Tag Archives: boat anchors

A Good Friend Who’s Always There

cas-pro-relaxThis summer has been a tough one for me in many ways, not the least of which is the minimal amount of time I have been able to spend playing radio. I have several commitments involving radio each week/month, but I do not consider that “playing” radio. To me, playing radio is where we get to sit down in front of a radio of any kind and do something with it just for the pure joy of it. The good thing about this hobby is it is always there whenever you are ready. It is like a good friend who is always there. Radio is, in fact, a bit like my dog.

For those who enjoy dogs like I do, one of the most rewarding things is to come home and find your dog waiting for you, tail wagging, and excited to see you. It does not matter how long you have been gone — a short trip elicits the same excitement upon your return as you would get being gone all day. Good dogs require very little maintenance to be happy, and they are ready for love and attention whenever you are available to give these to them.

My radios do not wag their antennas when I walk into the room, but they are there ready to go when I am, and they provide a world of enjoyment when called upon. As I sit here looking at the radios in front of me (only a small portion of the radios I have around the house overall), each one means something special and calls to mind enjoyable times. My 220 rig gets very little use overall, but it always reminds me of an amateur radio friend who was an Elmer to me in the hobby.

As I am typing this my 2-meter APRS channel has come alive with signals from the digipeater in the International Space Station (ARISS) and I am hoping for a contact or two. This past week I made a contact with AF4B in Texas, which was his first ISS contact! What an honor that is for me — whenever I have the privilege of being someone’s first contact in any manner of radio I am thrilled!! It always brings to mind my “firsts” and how exciting were those moments!

As I look at my Uniden Bearcat BC898T I remember going to my first Dayton Hamvention and buying this beautiful analog scanner. One of the fellows there tried to talk me out of it because it was only analog, and some of the local departments had moved to digital. Fortunately there are still many analog signals to catch in my area, and I am interested in more than just Public Service transmissions. I like Marine, Aviation, Railroads, Coast Guard, and a dozen other things which can be picked up by analog scanners. The 898T was my entrance back into the scanning hobby after many, many years away from it. There was a great deal to learn, but this was my re-introduction to scanning.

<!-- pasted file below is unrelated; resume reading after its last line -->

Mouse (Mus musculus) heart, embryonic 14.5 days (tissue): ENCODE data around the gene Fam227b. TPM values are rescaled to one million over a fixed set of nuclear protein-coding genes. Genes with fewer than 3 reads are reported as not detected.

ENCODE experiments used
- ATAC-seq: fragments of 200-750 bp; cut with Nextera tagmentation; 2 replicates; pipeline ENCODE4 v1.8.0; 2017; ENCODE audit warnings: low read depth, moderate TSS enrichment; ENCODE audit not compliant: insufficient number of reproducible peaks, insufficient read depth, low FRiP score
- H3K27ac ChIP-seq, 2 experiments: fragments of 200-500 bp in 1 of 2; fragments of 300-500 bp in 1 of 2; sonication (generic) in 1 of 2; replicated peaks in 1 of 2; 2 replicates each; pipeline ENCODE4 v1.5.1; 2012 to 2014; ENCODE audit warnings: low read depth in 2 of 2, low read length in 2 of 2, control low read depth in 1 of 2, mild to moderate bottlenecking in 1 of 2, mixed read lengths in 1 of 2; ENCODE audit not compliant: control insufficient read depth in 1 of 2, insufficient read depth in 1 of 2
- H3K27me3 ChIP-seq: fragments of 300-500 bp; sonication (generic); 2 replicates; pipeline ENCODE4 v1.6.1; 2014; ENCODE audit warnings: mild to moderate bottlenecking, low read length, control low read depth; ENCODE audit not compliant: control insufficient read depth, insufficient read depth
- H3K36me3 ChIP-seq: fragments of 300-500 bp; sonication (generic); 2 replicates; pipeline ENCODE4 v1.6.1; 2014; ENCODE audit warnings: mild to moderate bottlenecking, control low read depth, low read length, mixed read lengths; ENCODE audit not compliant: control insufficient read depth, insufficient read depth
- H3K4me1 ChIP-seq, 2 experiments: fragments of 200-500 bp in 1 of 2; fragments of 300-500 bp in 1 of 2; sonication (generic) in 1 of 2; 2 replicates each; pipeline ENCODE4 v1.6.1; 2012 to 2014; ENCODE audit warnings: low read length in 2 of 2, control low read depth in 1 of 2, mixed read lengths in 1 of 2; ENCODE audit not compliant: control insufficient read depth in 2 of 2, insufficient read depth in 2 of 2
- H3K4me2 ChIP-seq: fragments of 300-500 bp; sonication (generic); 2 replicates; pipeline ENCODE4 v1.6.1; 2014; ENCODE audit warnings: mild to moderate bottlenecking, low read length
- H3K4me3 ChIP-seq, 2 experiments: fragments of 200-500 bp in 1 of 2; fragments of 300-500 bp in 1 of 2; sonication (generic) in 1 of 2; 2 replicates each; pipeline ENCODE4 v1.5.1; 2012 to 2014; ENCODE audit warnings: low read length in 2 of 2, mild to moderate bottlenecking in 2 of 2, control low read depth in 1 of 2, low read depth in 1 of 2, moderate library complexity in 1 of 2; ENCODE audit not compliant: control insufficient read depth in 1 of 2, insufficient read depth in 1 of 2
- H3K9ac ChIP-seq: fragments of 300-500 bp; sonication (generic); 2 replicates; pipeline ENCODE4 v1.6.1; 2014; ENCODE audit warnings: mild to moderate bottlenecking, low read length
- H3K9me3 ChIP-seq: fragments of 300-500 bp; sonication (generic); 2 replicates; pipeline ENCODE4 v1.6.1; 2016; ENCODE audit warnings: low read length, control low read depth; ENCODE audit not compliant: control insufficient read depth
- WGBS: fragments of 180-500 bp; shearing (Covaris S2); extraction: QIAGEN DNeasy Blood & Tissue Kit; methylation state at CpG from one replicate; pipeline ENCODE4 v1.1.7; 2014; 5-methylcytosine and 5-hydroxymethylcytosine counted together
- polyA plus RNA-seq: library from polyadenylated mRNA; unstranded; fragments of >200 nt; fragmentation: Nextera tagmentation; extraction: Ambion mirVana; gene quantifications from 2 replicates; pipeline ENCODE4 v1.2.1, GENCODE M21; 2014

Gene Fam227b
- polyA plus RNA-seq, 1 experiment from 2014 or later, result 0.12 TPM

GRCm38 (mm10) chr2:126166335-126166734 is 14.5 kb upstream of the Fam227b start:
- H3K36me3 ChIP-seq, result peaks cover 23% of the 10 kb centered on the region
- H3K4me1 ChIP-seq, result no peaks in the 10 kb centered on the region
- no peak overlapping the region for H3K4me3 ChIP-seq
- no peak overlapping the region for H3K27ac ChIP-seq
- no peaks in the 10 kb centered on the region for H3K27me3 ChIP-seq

I have previously talked about my Yaesu-Musen FRG-7, in some ways the ultimate in shortwave radios for nostalgia, quality workmanship, and manual control of a radio. 40+ years old and still a gem!! Oh yes, and then there is my Swan 350, another marvel of a radio from the past. Never known as a top-of-the-line rig by any means, I treasure its heft, its vacuum tube warmth, and its mechanical tuning which turns like tire compared to the optical tuning wheels on modern rigs. In fact, its a lot like me — slow to get going and needs some time to warm up, but gets the job done eventually. (Why does it seem getting up out of bed and getting started each day gets harder and harder . . . I can’t be that old, can I??)

Fall and winter are coming, definitely great times of the year to play radio, and I hope to do just that. A little work on my antennas should get me back up to  speed in terms of capabilities, and my hope is life will slow down enough to let me have some fun. I know whenever I have the time my old friends will be there ready and waiting! I hope the coming months are filled with radio fun for each of you! 73, Robert

Robert Gulley, AK3Q, is the author of this post and a regular contributor to the SWLing Post. Robert also blogs at All Things Radio.


ShortwaveRadio.ch: A treasure trove of central European classic receivers

ShortwaveRadio.ch

Commenting on our post regarding the Kurzwellen Empfänger Siemens receiver, SWLing Post reader “13dka” writes:

Some more info (mostly about the tuning procedure) [of the Kurzwellen Empfänger Siemens] here:

http://www.shortwaveradio.ch/radio-e/siemens-e311-e.htm

BTW this site is a comprehensive source on classic shortwave radios that enjoyed some popularity in central Europe.

Indeed!  I have stumbled across ShortwaveRadio.ch many times before doing research and meant to mention it here on the SWLing Post. Thank you for the reminder!

What’s so impressive about this site is that it’s in both German and English.

If I ever make it to the excellent Friedrichshafen ham radio convention, I’ll have ShortwaveRadio.ch bookmarked on my smartphone to help me ID all of those amazing European boat anchors in the flea market!